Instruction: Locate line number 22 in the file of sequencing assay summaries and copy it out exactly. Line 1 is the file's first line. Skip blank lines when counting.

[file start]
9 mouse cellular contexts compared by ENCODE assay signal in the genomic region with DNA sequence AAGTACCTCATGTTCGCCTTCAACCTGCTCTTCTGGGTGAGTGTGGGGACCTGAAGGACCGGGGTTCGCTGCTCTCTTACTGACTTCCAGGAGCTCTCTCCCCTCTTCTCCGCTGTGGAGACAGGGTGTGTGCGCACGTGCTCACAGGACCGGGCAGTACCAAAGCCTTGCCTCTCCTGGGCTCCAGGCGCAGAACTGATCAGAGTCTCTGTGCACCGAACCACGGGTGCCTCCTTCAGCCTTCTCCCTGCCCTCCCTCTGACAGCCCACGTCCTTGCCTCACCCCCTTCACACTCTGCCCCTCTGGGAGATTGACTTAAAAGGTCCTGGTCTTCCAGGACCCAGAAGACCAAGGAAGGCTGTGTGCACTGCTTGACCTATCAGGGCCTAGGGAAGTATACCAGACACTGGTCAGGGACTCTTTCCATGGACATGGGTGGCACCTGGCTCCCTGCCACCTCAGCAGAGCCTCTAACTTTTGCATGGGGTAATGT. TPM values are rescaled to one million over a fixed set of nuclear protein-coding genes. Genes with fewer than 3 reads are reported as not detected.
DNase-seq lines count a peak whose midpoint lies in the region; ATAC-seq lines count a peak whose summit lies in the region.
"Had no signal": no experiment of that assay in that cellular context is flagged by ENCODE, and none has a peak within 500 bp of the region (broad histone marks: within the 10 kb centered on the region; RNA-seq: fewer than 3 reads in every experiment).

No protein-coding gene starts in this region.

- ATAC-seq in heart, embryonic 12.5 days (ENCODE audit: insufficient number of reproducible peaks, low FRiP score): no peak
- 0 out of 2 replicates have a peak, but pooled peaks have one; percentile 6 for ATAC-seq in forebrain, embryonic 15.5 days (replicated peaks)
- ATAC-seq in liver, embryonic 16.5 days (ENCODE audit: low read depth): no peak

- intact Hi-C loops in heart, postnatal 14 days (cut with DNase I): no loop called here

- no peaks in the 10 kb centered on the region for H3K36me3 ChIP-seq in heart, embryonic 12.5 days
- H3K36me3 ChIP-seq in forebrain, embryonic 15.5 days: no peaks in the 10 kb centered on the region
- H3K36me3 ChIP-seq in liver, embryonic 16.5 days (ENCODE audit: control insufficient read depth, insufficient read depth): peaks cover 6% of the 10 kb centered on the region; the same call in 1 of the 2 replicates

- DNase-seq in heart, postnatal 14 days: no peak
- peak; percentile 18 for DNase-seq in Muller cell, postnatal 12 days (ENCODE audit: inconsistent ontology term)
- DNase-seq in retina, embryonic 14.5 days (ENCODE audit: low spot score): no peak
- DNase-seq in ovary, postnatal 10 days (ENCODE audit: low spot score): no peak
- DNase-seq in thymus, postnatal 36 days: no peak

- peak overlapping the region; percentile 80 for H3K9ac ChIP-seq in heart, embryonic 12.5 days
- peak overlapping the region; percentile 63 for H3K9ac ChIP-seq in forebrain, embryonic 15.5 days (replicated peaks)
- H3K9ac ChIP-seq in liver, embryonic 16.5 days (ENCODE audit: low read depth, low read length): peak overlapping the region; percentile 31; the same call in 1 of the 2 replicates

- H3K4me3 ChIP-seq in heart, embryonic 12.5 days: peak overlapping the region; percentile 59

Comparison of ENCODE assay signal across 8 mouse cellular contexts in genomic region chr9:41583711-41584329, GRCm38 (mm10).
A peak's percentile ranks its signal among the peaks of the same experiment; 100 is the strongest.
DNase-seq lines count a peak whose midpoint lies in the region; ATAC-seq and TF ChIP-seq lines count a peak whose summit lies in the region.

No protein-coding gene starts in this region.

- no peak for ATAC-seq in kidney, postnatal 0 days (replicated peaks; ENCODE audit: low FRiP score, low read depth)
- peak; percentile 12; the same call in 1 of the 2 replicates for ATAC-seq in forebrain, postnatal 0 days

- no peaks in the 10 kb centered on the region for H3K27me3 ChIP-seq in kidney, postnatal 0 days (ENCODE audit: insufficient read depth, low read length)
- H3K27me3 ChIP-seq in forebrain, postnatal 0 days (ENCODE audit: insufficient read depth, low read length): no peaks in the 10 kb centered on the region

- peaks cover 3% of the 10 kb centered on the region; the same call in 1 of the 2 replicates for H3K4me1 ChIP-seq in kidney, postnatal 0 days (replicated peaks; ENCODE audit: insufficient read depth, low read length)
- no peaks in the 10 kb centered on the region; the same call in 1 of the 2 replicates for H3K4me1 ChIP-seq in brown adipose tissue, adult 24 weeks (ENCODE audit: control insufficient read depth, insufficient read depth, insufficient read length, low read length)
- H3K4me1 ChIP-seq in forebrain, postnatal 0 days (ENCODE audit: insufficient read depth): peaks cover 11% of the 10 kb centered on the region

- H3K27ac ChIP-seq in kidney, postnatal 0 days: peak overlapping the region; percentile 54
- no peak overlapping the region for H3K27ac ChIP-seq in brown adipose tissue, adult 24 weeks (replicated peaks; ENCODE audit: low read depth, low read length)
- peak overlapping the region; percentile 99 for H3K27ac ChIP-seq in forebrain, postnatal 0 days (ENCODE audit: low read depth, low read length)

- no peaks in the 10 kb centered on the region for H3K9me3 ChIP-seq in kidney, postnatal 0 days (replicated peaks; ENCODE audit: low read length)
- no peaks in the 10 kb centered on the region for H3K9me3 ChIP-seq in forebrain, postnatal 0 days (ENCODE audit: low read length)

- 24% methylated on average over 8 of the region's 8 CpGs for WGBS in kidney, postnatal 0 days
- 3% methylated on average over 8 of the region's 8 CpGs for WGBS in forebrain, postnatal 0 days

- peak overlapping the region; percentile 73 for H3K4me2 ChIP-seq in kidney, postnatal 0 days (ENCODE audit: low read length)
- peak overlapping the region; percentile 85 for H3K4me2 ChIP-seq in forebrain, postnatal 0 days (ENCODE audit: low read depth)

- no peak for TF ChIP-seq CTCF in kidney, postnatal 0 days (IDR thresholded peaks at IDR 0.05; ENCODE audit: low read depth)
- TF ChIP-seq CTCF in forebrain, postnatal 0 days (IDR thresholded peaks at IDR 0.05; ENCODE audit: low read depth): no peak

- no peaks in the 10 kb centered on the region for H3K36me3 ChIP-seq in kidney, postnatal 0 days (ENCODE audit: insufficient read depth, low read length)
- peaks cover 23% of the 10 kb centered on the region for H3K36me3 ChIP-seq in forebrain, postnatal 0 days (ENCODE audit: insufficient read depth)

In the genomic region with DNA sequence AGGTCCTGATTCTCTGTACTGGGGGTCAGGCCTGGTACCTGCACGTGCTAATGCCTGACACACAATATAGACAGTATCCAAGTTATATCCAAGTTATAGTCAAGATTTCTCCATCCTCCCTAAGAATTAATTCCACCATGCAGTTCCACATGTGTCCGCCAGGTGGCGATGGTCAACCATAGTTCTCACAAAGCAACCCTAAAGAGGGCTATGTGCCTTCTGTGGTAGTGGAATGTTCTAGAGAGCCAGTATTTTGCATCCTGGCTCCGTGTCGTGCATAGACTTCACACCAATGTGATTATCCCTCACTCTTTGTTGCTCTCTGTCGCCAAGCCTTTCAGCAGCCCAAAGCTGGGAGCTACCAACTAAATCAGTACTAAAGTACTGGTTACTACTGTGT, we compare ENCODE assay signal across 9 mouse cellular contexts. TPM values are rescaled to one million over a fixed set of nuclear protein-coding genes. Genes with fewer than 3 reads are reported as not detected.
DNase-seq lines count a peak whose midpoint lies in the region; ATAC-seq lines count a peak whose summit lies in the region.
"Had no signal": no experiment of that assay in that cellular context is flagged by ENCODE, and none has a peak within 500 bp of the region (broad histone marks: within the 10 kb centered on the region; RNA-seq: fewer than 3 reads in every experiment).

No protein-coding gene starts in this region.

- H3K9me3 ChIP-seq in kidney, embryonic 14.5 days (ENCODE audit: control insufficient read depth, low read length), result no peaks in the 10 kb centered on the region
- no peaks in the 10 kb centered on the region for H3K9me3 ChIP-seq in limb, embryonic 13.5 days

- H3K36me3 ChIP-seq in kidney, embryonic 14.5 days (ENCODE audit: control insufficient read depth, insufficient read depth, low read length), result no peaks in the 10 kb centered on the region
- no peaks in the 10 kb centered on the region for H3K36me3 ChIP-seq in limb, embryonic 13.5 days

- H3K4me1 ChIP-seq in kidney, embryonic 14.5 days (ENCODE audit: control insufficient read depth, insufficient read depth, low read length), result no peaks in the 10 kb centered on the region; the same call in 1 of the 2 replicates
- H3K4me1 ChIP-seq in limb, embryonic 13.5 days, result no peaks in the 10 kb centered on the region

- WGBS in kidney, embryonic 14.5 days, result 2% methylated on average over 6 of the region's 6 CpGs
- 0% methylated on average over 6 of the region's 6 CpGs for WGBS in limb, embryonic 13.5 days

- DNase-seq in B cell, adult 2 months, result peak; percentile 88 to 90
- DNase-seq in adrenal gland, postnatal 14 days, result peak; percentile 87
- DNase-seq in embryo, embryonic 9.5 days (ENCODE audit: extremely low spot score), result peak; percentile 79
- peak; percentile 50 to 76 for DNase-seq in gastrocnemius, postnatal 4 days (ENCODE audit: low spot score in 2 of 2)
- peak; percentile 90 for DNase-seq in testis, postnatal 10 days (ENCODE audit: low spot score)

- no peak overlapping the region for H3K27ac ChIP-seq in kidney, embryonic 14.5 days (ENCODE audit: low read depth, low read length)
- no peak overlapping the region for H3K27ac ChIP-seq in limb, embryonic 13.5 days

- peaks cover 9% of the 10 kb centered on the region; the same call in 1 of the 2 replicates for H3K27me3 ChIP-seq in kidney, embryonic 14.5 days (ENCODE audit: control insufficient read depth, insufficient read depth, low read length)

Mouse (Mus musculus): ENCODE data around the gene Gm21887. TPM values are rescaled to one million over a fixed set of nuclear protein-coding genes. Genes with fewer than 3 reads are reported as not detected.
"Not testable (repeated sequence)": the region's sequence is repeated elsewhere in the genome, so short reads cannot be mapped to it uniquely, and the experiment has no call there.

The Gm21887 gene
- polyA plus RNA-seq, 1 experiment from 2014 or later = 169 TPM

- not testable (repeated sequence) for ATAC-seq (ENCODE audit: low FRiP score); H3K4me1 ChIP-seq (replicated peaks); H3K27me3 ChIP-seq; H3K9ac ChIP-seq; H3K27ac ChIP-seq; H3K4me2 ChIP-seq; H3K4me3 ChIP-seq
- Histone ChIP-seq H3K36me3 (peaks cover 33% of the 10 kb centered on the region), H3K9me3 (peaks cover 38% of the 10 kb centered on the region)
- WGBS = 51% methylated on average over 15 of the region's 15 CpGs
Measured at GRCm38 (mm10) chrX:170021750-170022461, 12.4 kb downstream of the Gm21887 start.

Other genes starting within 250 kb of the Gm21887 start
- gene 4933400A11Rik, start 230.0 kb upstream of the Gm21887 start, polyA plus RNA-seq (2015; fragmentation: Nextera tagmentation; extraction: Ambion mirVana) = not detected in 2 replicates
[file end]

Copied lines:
A peak's percentile ranks its signal among the peaks of the same experiment; 100 is the strongest.